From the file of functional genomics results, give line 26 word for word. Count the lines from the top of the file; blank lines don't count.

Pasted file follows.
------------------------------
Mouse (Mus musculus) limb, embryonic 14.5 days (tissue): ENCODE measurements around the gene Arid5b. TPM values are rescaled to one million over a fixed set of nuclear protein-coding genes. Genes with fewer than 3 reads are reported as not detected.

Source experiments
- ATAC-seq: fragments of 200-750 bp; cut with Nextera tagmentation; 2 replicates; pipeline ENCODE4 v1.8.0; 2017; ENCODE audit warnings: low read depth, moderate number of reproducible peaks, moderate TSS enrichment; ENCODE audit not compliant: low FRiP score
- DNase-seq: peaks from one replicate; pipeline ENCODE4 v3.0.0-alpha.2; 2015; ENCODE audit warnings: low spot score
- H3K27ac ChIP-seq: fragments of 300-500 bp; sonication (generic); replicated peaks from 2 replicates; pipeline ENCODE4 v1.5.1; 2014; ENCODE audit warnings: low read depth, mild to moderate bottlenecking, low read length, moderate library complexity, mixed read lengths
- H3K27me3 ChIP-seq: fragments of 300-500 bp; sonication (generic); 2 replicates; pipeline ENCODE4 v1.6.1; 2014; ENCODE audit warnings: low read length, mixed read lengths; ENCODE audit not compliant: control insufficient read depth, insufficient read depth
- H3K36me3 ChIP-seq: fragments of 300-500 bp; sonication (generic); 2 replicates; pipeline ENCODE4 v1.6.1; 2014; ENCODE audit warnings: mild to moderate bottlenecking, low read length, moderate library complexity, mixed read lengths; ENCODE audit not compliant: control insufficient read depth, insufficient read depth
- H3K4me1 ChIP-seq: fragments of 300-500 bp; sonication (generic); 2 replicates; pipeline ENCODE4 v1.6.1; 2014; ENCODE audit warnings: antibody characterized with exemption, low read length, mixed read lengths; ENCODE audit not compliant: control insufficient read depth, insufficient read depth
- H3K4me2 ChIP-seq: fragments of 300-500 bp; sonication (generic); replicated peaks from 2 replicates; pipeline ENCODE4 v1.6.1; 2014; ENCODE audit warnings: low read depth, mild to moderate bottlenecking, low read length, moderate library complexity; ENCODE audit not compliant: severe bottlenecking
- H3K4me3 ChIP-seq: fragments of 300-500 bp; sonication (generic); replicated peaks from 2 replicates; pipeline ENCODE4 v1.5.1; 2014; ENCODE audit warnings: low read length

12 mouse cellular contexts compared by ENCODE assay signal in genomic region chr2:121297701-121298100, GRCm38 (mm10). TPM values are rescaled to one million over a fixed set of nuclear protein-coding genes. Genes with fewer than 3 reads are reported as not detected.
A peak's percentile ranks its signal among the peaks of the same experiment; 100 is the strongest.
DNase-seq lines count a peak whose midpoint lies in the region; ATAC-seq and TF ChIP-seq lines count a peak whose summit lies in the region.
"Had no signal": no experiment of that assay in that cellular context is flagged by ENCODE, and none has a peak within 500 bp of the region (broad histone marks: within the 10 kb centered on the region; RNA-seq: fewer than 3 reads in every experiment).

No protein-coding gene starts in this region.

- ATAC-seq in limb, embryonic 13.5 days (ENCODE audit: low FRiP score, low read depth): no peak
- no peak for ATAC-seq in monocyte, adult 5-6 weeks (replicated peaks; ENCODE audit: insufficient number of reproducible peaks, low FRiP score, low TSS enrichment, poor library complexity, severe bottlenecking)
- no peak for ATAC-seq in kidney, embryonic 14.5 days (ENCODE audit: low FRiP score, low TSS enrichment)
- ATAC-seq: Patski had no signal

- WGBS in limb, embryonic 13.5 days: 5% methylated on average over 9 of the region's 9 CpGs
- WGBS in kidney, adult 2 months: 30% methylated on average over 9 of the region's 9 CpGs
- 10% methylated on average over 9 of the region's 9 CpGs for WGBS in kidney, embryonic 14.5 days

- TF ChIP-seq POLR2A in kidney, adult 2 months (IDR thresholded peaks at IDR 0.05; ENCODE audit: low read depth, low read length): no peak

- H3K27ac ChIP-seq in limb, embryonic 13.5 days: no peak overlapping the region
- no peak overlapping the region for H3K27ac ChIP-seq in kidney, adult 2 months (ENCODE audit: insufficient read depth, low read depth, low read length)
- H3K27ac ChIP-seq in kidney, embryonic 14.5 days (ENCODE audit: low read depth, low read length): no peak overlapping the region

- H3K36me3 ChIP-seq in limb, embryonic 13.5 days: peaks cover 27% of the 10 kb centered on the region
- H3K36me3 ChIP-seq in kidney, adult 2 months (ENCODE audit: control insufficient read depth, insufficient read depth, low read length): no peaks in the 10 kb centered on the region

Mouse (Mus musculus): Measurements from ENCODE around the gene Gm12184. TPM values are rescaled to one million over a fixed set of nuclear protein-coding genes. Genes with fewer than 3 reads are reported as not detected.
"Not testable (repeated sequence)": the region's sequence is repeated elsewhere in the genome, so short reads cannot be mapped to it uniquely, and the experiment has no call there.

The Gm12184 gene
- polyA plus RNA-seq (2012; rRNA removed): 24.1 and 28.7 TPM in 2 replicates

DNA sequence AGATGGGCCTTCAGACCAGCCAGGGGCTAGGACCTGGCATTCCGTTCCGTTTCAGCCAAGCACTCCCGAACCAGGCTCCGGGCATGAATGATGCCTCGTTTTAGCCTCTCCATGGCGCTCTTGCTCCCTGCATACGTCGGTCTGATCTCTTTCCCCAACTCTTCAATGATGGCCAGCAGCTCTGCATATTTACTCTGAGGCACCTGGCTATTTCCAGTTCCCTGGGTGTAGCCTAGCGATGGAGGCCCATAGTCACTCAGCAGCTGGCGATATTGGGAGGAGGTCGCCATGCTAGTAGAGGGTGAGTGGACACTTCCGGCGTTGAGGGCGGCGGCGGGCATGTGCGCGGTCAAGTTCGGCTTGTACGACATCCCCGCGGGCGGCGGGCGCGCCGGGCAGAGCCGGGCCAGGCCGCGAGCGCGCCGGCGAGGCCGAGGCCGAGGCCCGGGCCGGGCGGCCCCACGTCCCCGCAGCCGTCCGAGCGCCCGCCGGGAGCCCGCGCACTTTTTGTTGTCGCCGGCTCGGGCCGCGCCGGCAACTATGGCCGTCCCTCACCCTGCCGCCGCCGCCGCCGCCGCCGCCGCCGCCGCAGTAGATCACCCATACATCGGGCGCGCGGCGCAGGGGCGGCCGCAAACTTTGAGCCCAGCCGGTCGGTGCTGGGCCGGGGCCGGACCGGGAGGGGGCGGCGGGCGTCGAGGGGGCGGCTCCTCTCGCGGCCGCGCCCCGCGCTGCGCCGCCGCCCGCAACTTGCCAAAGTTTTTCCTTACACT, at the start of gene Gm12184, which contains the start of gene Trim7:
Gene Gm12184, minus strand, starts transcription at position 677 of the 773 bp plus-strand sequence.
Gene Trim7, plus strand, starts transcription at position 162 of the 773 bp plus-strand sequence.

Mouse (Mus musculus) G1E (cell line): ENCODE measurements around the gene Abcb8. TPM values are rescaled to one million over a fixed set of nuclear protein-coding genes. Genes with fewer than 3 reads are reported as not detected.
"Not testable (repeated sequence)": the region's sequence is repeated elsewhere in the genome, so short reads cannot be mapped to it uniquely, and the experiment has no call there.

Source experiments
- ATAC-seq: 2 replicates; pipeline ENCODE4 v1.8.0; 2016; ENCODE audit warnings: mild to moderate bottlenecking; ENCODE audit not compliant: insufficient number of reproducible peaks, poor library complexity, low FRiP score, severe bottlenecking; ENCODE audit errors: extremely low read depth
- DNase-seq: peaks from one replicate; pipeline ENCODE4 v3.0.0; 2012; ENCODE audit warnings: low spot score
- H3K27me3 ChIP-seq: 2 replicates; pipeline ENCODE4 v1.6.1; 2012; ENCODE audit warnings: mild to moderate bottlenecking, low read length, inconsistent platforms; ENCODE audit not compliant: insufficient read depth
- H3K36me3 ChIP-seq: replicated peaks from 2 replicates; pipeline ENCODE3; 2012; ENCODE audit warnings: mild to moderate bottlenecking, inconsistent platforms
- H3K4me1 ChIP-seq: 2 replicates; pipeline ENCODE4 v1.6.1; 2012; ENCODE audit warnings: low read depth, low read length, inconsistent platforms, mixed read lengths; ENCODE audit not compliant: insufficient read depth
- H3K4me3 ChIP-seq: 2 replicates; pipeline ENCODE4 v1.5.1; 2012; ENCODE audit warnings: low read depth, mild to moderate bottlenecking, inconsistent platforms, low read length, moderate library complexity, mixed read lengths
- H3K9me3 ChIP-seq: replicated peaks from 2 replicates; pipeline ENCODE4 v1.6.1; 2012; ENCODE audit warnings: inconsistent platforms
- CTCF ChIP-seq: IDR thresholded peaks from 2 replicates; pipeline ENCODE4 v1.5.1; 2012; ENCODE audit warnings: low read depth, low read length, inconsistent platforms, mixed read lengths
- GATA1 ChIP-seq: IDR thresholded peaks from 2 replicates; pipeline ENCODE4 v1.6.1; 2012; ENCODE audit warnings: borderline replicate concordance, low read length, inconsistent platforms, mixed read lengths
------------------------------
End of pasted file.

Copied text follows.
- H3K27ac ChIP-seq in kidney, embryonic 14.5 days (ENCODE audit: low read depth, low read length): no peak overlapping the region